ST. PETERSBURG — As far as working a crowd, Saturday presented a relatively easy task for Rays principal owner Stuart Sternberg at the team's annual, though earlier than usual, Fan Fest. A few questions about their offseason deals, some comments on the stadium quest and plenty of thank yous.
"It's all smiles," Sternberg said, "so it's all good."
Entering his 12th season as the top Ray, Sternberg came across relatively upbeat during a 30-minute talk with the Tampa Bay Times: optimistic that by season's end, there will be a site chosen and a proposal completed for a new stadium somewhere — though they don't know where yet — in the Tampa Bay area; and confident a team he's certain wasn't as bad as it looked last season will be better than expected this year, good enough to compete for a playoff spot.
Having gone through ups and downs for 10 years, Sternberg said he is encouraged by progress on the stadium.
The plan now is to whittle a list of a half-dozen potential stadium sites down to a top "pin-perfect" choice, not looking to identify Pinellas and Hillsborough options then negotiate for a better deal.
"To say this place, this place or the other place means we don't have any place," he said. "We need to know which is No. 1, and that's what we need to shoot for. The idea is to get that place and make it work good."
Sternberg said a reason for his optimism, and resulting freedom from Major League Baseball to drive the process, has been the cooperation of St. Petersburg Mayor Rick Kriseman, Tampa Mayor Bob Buckhorn and other politicians on both sides of the bay.
Acknowledging there is still major work to be done — such as developing specifics of a public/private financing plan and cost/revenue projections in concert with Major League Baseball — Sternberg said they are optimistic the quixotic quest will result in a workable solution, rather than concluding there is not one.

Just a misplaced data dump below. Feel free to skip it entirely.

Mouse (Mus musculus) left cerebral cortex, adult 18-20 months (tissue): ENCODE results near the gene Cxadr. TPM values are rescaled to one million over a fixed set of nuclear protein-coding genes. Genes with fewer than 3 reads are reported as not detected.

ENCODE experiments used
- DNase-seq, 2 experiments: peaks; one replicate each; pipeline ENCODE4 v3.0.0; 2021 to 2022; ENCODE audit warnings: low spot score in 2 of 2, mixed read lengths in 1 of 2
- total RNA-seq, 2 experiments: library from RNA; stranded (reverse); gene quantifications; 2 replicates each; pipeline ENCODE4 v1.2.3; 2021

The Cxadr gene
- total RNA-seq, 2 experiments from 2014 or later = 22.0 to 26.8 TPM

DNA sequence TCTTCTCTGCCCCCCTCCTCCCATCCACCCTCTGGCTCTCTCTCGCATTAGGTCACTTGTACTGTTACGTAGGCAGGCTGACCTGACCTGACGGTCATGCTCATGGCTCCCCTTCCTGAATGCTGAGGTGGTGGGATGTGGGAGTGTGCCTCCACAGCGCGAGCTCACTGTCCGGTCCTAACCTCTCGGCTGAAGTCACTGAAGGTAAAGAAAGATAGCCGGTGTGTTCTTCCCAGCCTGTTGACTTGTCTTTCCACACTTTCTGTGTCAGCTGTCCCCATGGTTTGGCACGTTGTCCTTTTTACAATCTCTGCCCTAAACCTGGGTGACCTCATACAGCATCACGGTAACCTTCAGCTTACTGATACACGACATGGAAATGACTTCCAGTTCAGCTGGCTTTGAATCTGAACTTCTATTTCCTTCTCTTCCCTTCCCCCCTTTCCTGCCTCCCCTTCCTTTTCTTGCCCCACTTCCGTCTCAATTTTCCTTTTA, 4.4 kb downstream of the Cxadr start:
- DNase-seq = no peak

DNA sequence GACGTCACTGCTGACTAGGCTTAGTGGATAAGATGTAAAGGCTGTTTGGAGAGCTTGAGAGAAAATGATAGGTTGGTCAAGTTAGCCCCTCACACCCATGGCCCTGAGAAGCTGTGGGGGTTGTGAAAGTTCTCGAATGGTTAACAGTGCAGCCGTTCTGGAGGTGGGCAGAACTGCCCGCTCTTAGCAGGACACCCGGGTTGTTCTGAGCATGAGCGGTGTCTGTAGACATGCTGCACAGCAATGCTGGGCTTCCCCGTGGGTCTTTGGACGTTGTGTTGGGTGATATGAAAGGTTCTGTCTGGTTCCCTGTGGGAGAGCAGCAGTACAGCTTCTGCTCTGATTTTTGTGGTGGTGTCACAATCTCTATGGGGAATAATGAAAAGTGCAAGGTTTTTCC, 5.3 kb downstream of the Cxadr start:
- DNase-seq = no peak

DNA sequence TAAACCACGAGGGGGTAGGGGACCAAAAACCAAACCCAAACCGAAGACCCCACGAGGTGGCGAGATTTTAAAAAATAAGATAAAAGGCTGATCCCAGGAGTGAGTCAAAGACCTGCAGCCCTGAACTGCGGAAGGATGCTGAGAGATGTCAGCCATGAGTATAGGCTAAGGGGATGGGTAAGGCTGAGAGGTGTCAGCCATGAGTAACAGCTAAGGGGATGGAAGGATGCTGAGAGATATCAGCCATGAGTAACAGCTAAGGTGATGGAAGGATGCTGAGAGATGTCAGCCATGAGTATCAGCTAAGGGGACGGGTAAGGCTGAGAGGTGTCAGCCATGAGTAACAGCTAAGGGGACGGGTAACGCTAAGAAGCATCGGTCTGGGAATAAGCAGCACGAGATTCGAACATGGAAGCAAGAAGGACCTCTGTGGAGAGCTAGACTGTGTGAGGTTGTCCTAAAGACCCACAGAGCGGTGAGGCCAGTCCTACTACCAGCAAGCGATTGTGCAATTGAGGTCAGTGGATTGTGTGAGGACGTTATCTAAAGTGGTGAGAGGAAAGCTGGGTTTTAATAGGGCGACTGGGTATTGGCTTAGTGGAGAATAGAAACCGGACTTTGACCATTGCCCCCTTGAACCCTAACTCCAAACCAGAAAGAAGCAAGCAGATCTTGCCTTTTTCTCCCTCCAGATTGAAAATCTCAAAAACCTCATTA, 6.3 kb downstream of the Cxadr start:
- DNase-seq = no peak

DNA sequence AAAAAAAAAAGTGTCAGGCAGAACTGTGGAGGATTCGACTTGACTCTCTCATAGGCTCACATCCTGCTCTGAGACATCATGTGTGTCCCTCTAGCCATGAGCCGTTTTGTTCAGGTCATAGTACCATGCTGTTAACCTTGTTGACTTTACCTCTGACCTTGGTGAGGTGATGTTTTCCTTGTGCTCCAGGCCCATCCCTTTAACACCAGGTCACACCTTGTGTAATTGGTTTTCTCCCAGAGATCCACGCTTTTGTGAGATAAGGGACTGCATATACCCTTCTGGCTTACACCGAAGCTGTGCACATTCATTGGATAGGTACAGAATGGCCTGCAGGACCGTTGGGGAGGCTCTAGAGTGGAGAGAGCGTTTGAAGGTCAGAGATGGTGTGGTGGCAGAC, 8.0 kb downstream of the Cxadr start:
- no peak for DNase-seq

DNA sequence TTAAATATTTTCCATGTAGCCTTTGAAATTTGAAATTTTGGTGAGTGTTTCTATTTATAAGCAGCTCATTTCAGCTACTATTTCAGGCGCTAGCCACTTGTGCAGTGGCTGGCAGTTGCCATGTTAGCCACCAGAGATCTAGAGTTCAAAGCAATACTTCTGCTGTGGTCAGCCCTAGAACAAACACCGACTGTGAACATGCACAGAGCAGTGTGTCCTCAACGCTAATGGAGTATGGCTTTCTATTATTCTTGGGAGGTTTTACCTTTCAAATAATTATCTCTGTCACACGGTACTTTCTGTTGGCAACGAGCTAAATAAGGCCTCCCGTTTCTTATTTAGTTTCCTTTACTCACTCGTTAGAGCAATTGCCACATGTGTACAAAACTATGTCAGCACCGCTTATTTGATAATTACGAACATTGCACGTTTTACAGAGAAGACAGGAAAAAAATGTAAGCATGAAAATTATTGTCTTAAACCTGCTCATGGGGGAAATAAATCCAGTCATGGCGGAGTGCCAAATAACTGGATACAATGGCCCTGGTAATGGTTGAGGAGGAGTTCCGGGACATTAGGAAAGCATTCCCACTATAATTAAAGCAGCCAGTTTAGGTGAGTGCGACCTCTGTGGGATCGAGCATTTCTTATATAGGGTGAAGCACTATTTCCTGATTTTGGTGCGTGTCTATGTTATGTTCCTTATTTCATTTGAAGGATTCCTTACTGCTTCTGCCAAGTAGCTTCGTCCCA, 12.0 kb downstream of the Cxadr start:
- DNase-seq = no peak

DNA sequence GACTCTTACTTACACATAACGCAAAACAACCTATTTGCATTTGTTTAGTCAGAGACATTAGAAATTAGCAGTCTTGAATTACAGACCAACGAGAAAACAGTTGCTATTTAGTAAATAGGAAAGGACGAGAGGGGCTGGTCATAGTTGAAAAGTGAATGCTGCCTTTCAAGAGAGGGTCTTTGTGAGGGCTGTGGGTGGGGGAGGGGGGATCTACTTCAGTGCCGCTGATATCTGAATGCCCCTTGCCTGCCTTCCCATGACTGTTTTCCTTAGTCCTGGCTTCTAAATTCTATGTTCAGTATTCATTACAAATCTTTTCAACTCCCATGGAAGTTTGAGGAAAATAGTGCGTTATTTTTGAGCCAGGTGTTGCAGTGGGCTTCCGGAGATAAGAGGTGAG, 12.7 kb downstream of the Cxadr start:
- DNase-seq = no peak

"If we are going to propose it, it will be because we believe it works for generations," he said.
Other factors could have an impact, such as proposed state legislation to limit public investment in stadiums and a pitch to expand St. Petersburg's Al Lang Stadium to accommodate the Rowdies moving up to Major League Soccer.
"We, I believe, firmly put our best foot forward every day and our intentions are as pure as possible to get something done," he said. "However, if because the soccer team is here helps or doesn't, if someone in Tallahassee helps or doesn't, or interest rates change, those are things completely out of my control."
As for the team, Sternberg acknowledged the loss in trading veterans Logan Forsythe, Drew Smyly and, last August, Matt Moore. But he said the returns were beneficial for the short and long term, which is their standard protocol, and allow them to feel they go into each season with a chance to contend rather than go through cycles.
"We feel we improved the team with what we did," he said. "We think we have the makings, if healthy, and with performances of just okay to be making noise in September and past."
On other topics of note, Sternberg said:
• He has had no thoughts of selling, though he gets regular inquiries from people wanting to invest in, buy or relocate the team. "I have not engaged in any of it," he said. "That's a no."
• The Rays are "working on" a new TV deal but won't have one in place until 2019 at the earliest. "That's another one of the challenges we have in front of us," he said. "It could be months, it could be years."
• He did not, as was reported by a Canadian journalist, fund a stadium study in Montreal.
• He remains pleased with the work of the front office on the business and baseball side and confident in manager Kevin Cash. "He's just a joy," Sternberg said. "His growth even in the two years he's been here, and I think the needle still points up there."
• Though there have been "some" years when they have made money, and they get in excess of $50 million annually from MLB while operating with payrolls in the $60 million to $70 million range, the net since taking over in October 2005 is in the red. "We have lost money from every point in time you can pick," he said.
• Attendance is expected to remain "flat" after a majors-worst 1,286,163 last year.
ALSO: Orestes Destrade was hired as director of baseball/community outreach with broad responsibilities including expanding the Hispanic market, and he will continue his work on the Fox broadcasts. … The team said more than 15,000 attended Fan Fest and $84,000-plus was raised for its charity foundation. … TV analyst Brian Anderson is on crutches after surgery to repair a broken right ankle but said he "absolutely" will be ready for opening day.
Marc Topkin can be reached at firstname.lastname@example.org. Follow @TBTimes_Rays.